No doubt students and their parents were ecstatic recently when all 11 members of the board of governors for Pennsylvania’s 14 state-owned universities voted to freeze tuition for next year.
It was the first time in 20 years that the Pennsylvania State System of Higher Education (PSSHE) held the line on a tuition increase and only the second tuition freeze since the system was established 36 years ago.
PSSHE comprises 14 universities, including Bloomsburg, California, Cheyney, Clarion, East Stroudsburg, Edinboro, Indiana, Kutztown, Lock Haven, Mansfield, Millersville, Shippensburg, Slippery Rock and West Chester.
Basic tuition for in-state undergraduate students will remain at $7,716 for the 2019-20 school year. The freeze comes on the heels of a 2 percent increase for PASSHE in the recently passed state budget.
However, it remains to be seen if the freeze will do anything to help the plummeting enrollment at the universities. The system’s enrollment peaked at 112,000 in 2011 but has dropped by 18 percent since then. Enrollment was about 100,000 this past fall.
The fact is that PSSHE faces some daunting demographic challenges in its bid to increase enrollment. According to a study by the RAND Corp., which was commissioned by the state Senate, most of the state-system universities serve a local area and draw students from surrounding counties. But it pointed out that 55 of Pennsylvania’s 67 counties will experience declines in traditional college-age students over the next 10 years, ranging from 3 percent to 45 percent.
The report also noted that while state system tuition levels remain more affordable than those of state-related institutions, room and board charges are increasing faster than at state-related institutions.
Moreover, the report maintained that some services, such as counseling and student retention initiatives, have been curtailed while others have been downsized, with staff let go or asked to reduce hours.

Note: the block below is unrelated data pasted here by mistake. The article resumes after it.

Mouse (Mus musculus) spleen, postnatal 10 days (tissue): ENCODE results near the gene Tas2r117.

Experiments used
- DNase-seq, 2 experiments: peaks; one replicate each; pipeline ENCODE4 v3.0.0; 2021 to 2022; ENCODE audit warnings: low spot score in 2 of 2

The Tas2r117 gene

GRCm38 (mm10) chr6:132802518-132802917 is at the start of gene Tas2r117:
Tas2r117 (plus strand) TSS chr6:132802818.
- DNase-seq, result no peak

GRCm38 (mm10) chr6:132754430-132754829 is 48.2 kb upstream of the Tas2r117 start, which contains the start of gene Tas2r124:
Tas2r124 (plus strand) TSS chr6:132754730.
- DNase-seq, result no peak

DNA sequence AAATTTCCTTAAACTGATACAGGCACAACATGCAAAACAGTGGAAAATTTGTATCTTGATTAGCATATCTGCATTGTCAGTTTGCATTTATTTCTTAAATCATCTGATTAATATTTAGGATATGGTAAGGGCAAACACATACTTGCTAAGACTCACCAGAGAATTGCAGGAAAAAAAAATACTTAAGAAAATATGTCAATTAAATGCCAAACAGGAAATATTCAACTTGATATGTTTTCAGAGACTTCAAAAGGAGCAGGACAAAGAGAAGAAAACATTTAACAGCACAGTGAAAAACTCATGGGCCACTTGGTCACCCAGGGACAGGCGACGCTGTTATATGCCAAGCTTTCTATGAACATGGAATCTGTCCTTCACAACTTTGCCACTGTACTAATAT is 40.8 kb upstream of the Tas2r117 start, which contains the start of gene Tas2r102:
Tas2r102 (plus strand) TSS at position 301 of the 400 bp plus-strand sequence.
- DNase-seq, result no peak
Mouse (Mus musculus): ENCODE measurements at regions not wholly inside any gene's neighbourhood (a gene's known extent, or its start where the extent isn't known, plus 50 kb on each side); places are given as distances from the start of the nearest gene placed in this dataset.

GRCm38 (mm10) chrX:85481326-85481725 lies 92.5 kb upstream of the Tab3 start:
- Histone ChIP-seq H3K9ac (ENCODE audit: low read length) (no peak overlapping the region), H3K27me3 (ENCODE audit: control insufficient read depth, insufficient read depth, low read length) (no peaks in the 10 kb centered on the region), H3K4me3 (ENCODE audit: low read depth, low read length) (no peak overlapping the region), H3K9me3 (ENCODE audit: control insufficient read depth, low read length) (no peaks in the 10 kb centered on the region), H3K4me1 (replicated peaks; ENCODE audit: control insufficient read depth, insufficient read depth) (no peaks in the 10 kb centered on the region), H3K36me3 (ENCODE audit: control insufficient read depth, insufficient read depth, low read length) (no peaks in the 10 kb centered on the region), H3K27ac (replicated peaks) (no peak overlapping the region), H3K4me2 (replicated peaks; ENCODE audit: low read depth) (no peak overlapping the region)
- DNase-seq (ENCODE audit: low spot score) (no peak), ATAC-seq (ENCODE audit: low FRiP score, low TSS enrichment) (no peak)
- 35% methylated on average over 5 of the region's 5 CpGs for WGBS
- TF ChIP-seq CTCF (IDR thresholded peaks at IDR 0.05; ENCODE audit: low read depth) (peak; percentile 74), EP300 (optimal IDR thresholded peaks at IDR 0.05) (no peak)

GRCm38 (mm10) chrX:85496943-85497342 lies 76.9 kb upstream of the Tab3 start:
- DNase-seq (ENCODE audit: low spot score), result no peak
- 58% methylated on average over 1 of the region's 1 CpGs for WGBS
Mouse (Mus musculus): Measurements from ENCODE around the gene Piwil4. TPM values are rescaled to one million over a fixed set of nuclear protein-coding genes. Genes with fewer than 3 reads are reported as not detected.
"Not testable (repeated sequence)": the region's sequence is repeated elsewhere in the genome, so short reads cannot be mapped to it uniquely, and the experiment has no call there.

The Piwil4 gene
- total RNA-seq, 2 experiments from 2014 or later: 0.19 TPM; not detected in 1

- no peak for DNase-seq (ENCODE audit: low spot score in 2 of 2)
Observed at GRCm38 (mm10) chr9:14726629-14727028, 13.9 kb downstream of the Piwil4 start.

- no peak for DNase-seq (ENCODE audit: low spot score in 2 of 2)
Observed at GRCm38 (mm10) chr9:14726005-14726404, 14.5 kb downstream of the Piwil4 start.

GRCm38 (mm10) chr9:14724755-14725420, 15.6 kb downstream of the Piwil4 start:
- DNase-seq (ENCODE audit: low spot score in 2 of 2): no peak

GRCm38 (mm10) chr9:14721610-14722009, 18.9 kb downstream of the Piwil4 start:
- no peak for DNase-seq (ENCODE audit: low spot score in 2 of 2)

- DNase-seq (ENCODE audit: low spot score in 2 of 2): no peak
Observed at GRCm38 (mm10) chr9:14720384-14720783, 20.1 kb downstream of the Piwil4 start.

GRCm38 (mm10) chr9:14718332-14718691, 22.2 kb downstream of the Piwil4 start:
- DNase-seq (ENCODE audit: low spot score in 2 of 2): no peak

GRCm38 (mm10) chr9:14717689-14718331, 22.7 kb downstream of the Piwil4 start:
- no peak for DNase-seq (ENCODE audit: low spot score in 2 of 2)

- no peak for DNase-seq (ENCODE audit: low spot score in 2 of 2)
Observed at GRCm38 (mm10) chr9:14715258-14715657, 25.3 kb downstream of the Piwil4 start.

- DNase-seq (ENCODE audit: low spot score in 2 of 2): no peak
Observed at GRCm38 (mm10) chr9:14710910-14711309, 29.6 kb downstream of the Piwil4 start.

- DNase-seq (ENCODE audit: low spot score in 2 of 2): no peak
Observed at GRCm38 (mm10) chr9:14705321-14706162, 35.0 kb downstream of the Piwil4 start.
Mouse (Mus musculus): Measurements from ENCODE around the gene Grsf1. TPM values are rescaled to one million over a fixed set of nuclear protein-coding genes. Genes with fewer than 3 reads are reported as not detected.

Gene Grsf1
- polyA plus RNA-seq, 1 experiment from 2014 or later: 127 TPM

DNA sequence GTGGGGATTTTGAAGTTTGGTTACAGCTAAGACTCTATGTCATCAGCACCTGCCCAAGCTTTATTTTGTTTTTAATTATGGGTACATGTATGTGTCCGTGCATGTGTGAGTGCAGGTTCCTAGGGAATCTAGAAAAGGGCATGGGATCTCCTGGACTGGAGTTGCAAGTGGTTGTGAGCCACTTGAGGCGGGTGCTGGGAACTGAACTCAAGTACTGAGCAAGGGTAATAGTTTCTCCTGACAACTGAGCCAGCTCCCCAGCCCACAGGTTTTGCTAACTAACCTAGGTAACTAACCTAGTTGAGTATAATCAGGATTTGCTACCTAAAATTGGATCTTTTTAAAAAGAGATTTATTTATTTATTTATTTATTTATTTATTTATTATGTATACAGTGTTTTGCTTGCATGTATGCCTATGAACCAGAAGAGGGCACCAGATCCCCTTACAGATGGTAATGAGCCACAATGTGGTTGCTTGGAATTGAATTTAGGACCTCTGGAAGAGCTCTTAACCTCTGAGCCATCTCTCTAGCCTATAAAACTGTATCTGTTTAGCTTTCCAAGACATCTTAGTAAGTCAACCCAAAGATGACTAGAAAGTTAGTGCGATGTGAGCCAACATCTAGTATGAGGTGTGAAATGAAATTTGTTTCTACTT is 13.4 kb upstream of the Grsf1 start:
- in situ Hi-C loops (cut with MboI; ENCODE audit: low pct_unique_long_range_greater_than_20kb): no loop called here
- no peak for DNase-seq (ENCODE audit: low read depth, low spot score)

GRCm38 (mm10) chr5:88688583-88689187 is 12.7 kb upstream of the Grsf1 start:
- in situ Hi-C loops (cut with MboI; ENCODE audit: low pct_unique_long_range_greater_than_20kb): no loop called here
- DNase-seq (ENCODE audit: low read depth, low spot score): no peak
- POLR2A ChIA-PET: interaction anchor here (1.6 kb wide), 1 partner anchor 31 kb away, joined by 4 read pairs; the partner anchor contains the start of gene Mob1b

“These services are critical to ensure the success of students, particularly underrepresented and first-generation students. Interviewees suggested that inadequate state support and revenue from tuition have affected these providers of student support, as has increased competition for funding among the different services.’’
The report noted as a result, graduation rates at the state-owned universities lag behind those of state-related and other four-year private institutions in Pennsylvania.
“These differences could reflect a different mix of students and their needs — and, possibly, better academic and student services offered at state-related and private institutions,’’ according to the report.
The report also pointed out problems with governance of the system.
“State System and university officials reported that the State System governance structure sometimes allows political views, rather than the best interests of the system and its universities, to govern decisions,” the report said. “A Board of Governors that oversees the State System includes the governor and several members of the legislature representing partisan points of view.
“This structure enables members to infuse their ideologies and views in education discussions,’’ the report added.
And it’s not like the current system is working all that well financially for the state’s college students.
According to data from the National Center for Education Statistics, the average in-state tuition at a public university in the U.S. is $6,131. In Pennsylvania, that price tag is $12,186.
Meanwhile, Pennsylvania college graduates leave school with the second-most average college debt at $35,759, according to a ranking by U.S. News and World Report.
The report urged PSSHE officials to consider closing universities or merging them. They also urged possible alignments where state-owned universities could serve as branch campuses for state-related universities such as the University of Pittsburgh, Temple or Penn State University.
PSSHE officials are dead set against closing or merging state-system universities, contending that could adversely affect students in poorer, rural communities. However, you have to wonder how many young people aren’t going to college because of exorbitant tuition rates at our state-related universities, and how many are financially crushed by the loans they have to pay off once they graduate.
It’s clear that fundamental changes have to be made. PSSHE officials along with Gov. Wolf and the Legislature should be working together to find some workable solutions that will lower tuition rates while providing quality college educations for our young people. However, they’re all going their separate ways with their own agendas.
One thing is certain. Freezing tuition for a year won’t do much in the long-range scheme of things.